Vancouver Canucks: 3 Up, 3 Down
But a similar team does not mean similar performances.
The following takes a look at three players whose performances will rise, and three who will fall.
David Booth: Rise
David Booth had high expectations when he was traded to the Vancouver Canucks early into last season. And at $4.25 million per year, why wouldn't he?
On paper, Booth's 30 points in 60 games was nothing impressive. But for those that watched him play, it is quite clear how skilled he is, with a perfect combination of size and speed.
As his chemistry with the team grows next season, expect Booth to start performing at, or near, his pay-grade.
Alexander Edler: Fall
Last season, Alexander Edler finished sixth in the league for points among defenders. I'm not predicting a huge decline, but it will certainly be hard to match that number.
With Jason Garrison entering the mix, expect Edler's production to fall as the wealth is spread around.
Dan Hamhuis: Fall
Before I proceed with this slide, I want to clarify one thing. I am predicting Hamhuis' offensive numbers to fall, not his overall production.
Last season, Hamhuis had impressive numbers offensively with 37 points. That said, he's much more comfortable and effective in a strictly defensive role.
Now that Jason Garrison is a Canuck, expect Hamhuis to focus on being the great shut-down defender he is—and leave the offense for the rest.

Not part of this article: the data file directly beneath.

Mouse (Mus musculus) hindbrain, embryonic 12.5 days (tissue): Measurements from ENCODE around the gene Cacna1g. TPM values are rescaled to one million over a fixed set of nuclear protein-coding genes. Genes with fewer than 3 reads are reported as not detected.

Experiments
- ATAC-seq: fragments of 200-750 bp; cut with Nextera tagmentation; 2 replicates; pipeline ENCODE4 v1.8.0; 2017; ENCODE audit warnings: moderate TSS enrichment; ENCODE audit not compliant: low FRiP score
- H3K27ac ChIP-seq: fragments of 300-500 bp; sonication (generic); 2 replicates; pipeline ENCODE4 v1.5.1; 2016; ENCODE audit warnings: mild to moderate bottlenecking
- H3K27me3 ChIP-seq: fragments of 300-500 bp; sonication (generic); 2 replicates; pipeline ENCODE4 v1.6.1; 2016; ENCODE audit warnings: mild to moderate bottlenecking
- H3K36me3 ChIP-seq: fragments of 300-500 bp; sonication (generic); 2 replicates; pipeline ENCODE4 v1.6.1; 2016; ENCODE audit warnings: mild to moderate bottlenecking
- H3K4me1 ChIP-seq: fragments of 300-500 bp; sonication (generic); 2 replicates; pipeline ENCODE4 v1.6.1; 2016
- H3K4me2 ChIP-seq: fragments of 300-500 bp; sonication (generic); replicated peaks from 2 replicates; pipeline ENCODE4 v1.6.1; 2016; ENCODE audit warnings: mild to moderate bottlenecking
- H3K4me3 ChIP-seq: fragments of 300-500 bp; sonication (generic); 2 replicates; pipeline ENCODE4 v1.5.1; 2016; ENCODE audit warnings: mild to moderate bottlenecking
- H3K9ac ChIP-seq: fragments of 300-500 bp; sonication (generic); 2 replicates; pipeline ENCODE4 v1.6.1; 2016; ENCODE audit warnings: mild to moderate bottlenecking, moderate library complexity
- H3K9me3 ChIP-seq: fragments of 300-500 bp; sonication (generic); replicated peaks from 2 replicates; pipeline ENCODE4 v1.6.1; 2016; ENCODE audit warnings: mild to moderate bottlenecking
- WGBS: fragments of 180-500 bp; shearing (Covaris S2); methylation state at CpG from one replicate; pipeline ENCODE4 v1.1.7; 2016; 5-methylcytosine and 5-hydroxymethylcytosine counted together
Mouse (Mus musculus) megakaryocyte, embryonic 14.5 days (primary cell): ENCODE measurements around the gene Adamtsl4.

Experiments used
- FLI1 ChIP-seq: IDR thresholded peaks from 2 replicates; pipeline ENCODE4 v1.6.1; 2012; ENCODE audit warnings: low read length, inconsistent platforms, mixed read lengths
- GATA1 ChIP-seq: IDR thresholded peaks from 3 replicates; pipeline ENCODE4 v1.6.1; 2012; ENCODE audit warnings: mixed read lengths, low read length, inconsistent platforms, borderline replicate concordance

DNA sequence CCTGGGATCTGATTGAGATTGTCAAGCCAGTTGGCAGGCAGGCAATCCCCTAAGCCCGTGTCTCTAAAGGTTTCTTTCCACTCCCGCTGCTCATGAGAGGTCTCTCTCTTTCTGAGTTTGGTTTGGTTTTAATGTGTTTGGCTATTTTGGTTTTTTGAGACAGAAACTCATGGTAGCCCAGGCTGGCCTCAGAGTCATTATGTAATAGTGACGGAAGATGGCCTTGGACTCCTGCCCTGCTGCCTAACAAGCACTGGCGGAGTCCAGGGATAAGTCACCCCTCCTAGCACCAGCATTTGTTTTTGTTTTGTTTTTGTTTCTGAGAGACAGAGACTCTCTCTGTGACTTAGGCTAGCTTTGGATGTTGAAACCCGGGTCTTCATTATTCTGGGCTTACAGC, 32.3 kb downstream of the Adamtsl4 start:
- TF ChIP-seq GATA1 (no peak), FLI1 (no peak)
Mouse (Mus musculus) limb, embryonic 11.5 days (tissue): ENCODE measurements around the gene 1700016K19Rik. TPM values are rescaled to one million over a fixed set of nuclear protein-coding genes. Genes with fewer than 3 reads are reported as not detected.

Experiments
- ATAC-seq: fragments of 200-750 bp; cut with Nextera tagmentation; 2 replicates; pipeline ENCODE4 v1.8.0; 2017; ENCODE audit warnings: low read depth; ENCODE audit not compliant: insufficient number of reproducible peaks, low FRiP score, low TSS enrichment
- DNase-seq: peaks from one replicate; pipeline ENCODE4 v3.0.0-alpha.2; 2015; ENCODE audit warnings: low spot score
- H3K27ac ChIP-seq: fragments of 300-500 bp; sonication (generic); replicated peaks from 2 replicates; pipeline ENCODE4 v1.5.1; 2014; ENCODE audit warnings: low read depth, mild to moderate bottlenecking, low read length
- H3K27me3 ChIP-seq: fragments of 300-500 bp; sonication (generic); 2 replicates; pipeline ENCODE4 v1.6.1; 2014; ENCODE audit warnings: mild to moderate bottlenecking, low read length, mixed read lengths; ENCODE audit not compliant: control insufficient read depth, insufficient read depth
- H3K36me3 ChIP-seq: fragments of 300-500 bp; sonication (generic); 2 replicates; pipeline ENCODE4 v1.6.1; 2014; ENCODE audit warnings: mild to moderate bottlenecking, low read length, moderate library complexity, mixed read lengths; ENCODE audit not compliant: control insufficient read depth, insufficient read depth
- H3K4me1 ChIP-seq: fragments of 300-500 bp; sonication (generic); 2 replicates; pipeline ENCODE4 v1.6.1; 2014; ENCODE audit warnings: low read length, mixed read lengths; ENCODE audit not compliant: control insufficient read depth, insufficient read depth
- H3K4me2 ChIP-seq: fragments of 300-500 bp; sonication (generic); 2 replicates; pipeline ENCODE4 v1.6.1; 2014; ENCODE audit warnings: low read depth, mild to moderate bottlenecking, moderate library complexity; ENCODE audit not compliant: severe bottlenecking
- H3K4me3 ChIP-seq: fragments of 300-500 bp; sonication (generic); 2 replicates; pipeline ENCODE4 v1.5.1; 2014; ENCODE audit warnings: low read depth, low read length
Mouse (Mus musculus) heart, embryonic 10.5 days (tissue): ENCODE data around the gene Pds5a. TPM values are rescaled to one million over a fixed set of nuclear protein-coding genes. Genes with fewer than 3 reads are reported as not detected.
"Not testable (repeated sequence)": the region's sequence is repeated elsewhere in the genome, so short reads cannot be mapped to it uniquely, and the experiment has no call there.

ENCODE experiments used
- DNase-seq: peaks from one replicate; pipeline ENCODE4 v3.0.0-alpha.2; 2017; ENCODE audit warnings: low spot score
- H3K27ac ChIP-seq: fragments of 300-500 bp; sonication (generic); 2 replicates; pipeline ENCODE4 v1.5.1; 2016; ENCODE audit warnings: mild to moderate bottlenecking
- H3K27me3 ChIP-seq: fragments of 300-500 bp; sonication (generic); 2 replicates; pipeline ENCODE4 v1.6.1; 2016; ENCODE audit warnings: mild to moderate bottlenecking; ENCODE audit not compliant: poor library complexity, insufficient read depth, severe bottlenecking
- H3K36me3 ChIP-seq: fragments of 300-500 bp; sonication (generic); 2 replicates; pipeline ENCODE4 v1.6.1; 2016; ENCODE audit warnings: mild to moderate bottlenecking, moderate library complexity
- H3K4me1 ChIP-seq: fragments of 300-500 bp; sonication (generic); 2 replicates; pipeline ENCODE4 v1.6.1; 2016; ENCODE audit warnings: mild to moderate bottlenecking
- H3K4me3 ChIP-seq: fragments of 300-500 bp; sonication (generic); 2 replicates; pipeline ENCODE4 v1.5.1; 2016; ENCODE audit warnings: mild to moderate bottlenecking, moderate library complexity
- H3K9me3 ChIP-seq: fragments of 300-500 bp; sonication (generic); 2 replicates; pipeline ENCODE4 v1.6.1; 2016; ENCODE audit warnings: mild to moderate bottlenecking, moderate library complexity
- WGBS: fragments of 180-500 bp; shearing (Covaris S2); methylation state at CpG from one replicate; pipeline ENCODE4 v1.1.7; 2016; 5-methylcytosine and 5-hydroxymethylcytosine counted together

Ryan Kesler: Rise
There's no sugar coating Ryan Kesler's performance last season; it was awful.
This can be largely attributed to his injury struggles throughout the season; returning to action too soon after offseason hip surgery, and battling both shoulder and wrist problems near the end.
This time around, expect Kesler to take his time coming back (if there's anything to come back to).
When he does hit the ice again, he will be more of the 70+ point scorer from a few years ago than the chronic diver/offensively ineffective player we witnessed last year.
Maxim Lapierre: Fall
You're probably wondering how Maxim Lapierre's numbers could possibly fall, as 19 points in a full 82 games is nothing impressive.
But let's take a look at this. He isn't known for his offensive production, as his 19 points was the second-highest of his career.
Six of those 19 points came at the end of the season, where he joined Henrik Sedin on the top line in Daniel's absence. A top-line role on the best team in the league is not an opportunity that will be repeated.
Lastly, let's look at the number of games played.
Last season, he didn't miss a game. But with his lack of discipline and the young talented players in the Canuck' organization, the leash will be shorter.
If he's taking penalties at a 130 PIM/season pace, we can expect him to spend more time on the bench, if not in the AHL.
Mason Raymond: Rise
You wouldn't know it from his performance last season, but Mason Raymond is a talented player.
With a career low 20 points in 55 games, Raymond can count his blessings the Canucks re-signed him at $2.275 million.
If next season is anything like the last, he will not find himself in a Canuck jersey again.
It's time to capitalize on the potential we know he has.
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